This woman and I don’t see each other often, and while I’ve tried hard to communicate my feelings and respect, it apparently landed on deaf ears. Until her unkind remark, she simply didn’t understand her importance in my life. The impact her words and advice had on me. While it clearly made her uncomfortable to hear what I had to say, it opened a door between us when I explained that I recognized that the time we had was short and that was the reason I was scheduling a monthly lunch to make sure we had exchanges. I took nothing for granted any more. She sees things very differently now, and it means a great deal to her.

Sometimes it takes a moment of real emotional discomfort to create the kind deep connection that we truly want. It’s never too late. Had I left the table, “gotten myself under control” and not said what I truly felt, this woman and I would not have moved to where we are now.

True emotions are frightening, terrifying, hair raising. But like any rollercoaster, ultimately they take us somewhere, often to a greater understanding. When we feed each other WordFood of truth, how we truly feel, without accusation or anger, we reach another shoreline. It may be a new land, but it is often the land we’ve always wanted to live in with this person. Certainly for me with this wonderful woman it was worth the deep discomfort of sitting with my tears and speaking the truth to her. Having her understand my deep and abiding love for her was an extraordinary Christmas gift for us both.

December 11, 2012

Choosing our Gifts this Year

Filed under: Uncategorized — Tags: , , , , — Julia Hubbel @ 3:33 pm

Every year some of us go home to our families for the holidays. For some, this is the best time of year, and for some it’s the toughest. Holidays are, if one is to believe the hype and the cards and all the tradition, the time we all get together and celebrate each other, our closeness, and why families are important.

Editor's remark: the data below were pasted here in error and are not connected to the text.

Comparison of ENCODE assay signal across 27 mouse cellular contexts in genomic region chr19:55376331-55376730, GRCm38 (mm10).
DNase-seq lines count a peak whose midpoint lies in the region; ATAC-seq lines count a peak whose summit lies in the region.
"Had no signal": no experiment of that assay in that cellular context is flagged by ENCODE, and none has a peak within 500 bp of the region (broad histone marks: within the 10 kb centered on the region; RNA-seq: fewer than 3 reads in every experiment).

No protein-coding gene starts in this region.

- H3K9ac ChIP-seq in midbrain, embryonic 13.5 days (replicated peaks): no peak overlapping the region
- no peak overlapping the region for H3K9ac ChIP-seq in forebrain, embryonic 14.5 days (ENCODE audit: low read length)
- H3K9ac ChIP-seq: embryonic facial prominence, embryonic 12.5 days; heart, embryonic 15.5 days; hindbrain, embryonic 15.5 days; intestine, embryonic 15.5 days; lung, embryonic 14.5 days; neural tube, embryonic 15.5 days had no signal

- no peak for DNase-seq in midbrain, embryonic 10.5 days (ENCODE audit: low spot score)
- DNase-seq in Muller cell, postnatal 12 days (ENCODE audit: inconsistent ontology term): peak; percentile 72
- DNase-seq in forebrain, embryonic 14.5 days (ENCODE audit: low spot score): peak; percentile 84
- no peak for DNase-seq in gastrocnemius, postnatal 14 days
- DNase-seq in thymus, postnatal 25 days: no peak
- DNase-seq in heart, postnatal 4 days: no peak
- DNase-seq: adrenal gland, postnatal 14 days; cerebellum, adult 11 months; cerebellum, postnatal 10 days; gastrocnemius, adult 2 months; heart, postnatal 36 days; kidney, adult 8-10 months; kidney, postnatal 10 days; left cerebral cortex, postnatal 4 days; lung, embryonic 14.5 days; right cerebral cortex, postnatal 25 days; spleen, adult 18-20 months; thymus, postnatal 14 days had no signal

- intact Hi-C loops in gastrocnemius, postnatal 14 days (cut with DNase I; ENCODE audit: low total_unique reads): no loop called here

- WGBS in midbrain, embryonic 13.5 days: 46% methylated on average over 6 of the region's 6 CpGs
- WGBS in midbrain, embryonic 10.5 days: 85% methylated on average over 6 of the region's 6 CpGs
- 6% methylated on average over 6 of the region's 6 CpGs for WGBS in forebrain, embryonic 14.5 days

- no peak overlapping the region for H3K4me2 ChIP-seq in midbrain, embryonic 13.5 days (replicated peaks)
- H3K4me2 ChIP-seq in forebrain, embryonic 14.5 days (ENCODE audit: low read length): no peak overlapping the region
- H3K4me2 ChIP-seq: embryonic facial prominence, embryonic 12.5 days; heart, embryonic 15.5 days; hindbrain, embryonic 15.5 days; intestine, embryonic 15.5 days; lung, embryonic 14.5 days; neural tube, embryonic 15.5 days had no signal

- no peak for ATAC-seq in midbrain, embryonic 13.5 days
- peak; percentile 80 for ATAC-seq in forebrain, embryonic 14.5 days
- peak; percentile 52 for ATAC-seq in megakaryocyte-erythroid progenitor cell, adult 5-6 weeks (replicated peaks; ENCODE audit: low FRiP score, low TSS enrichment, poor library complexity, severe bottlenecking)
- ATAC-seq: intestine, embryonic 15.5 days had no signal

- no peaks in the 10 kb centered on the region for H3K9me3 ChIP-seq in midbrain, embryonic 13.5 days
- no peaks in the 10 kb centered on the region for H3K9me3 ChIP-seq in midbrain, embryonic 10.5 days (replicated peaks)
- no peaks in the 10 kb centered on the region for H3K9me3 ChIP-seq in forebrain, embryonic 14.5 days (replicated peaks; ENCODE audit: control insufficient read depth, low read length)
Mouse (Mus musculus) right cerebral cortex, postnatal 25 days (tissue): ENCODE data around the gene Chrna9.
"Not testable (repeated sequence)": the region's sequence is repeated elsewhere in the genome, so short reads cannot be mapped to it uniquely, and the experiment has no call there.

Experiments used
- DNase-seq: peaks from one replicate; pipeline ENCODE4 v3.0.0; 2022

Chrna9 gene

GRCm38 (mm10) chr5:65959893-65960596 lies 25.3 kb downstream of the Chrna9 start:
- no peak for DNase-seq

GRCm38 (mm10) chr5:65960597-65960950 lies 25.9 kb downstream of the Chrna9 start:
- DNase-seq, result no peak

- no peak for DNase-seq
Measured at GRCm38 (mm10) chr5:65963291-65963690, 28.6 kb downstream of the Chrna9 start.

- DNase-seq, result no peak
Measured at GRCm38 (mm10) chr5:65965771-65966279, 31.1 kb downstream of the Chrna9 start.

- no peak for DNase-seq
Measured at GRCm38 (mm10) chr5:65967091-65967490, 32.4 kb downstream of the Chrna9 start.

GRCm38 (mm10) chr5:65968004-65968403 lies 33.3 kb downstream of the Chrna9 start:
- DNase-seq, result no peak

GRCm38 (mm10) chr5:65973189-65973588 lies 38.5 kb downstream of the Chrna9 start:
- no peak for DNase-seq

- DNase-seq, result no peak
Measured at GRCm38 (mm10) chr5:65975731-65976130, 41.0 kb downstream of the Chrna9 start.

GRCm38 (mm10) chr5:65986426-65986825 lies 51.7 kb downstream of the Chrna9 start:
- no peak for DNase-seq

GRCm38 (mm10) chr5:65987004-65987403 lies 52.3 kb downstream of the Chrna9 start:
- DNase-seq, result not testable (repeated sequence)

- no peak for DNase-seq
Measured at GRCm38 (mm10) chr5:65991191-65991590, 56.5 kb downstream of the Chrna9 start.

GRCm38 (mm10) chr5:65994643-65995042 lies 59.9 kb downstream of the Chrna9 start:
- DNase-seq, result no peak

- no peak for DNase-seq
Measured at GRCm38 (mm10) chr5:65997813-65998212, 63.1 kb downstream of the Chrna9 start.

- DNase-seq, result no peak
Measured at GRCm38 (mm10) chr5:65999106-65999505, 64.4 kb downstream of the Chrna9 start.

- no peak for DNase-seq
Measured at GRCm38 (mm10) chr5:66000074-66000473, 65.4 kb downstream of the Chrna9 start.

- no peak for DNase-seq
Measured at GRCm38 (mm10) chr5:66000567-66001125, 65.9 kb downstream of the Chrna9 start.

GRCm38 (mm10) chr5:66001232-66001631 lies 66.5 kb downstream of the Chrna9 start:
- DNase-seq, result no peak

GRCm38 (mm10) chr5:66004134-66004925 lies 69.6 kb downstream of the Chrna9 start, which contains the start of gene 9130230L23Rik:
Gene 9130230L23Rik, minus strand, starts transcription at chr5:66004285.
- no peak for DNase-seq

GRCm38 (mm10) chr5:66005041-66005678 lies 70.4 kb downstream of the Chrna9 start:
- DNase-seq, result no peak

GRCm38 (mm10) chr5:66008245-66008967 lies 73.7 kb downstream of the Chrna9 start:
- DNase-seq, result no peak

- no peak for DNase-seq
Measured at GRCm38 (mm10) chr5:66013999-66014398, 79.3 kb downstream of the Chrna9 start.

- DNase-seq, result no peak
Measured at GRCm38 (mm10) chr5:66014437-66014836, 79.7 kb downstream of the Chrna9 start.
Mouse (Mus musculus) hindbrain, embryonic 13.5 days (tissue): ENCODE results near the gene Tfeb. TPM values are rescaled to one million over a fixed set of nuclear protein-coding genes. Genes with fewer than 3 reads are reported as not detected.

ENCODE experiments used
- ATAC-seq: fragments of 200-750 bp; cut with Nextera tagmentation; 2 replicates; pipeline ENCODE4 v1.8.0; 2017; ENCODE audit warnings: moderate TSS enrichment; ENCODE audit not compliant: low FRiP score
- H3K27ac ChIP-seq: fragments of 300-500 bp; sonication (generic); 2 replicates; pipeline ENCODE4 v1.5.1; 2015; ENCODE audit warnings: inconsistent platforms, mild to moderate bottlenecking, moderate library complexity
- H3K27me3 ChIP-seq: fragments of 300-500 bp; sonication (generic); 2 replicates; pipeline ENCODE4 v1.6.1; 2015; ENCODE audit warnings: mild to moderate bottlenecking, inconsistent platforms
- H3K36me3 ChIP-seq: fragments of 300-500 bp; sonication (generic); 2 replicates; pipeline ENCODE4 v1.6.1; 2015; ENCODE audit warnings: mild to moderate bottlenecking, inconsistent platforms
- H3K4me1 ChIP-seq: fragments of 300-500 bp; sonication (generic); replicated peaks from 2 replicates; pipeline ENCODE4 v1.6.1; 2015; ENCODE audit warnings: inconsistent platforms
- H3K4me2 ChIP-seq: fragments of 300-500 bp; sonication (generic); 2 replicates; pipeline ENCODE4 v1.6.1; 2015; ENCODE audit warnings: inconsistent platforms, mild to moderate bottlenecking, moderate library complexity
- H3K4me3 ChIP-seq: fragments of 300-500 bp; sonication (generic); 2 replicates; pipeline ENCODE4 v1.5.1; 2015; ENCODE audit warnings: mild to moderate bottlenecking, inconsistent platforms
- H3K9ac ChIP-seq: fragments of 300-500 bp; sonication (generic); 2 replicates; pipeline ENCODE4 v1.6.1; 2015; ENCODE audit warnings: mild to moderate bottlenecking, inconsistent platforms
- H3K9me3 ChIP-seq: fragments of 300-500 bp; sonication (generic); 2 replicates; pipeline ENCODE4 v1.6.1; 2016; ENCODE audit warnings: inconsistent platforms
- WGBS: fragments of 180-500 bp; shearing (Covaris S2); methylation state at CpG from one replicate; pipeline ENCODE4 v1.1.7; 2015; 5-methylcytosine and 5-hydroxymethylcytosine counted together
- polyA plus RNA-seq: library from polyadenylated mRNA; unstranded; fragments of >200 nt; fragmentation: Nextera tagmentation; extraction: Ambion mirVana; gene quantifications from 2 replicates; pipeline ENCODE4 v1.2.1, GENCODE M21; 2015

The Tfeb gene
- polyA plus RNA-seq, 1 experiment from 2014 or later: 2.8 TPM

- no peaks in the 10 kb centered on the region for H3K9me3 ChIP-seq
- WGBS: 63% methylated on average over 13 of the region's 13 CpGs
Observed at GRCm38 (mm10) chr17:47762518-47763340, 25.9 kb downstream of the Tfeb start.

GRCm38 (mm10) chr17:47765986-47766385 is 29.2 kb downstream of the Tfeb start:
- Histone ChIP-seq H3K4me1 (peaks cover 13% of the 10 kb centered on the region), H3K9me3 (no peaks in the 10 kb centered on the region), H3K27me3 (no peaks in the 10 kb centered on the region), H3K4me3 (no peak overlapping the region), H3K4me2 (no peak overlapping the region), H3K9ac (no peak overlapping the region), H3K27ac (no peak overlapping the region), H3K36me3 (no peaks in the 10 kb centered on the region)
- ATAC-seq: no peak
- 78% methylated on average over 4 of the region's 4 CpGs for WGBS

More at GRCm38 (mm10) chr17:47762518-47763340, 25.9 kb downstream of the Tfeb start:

For some folks, that just isn’t the case. I have a friend for whom family is heartbreak, and he is hardly alone. Trips home for him are an agony. They inevitably involve big arguments, too much alcohol, old angers and bitterness that get brought out and aired, and the same old hurts that surface. Old buttons get pushed. Parents and kin know where those buttons are because they installed them. It happens every year. For people like this friend, holidays are not holidays. They are an exercise in hurt feelings, in anger, in bad memories.

If this perhaps is your family, maybe it’s time to bring home something different. It’s important to remember that we bring our experiences to ourselves, and that they are there to teach us something about ourselves. Life doesn’t happen to us, it is us. Our family is a mirror, a microcosm of what is going on inside us. It may be very hard to realize that the characteristics that made Dad so annoying exist in us, too. That make our sister Ann such a loser with men also exist in us. We are our family, our family is us. To be able to embrace all these characteristics is to see our own humanity in their humanity, and to forgive them is to forgive ourselves. This takes us to a wholly different level. The notion “what we resist, persists” is a great truth when it comes to families.

The ability not just to tolerate our families’ idiosyncrasies but to embrace and love them is one of the great gifts of the holidays. They mirror our best and worst selves. We cannot run away from who we are. Our families are us. Their DNA is our DNA. They annoy us because they reflect us. This is tough stuff. In fact, it is the toughest. But to be able to come home and see not only your worst but also your best in your family is what the holidays are all about.

No matter where you spend the holidays, your family is with you. Love them or hate them, this is a statement of how much we love or hate ourselves. A powerful gift this holiday season is to love our families because they show us who we are, whether or not we are at ease with the message. It is a statement of courage to accept our families, healthy or not, damaged or not, and wish them well. They have made us who we are today. Wherever you spend the holidays, see if you can accept this gift.

Powered by WordPress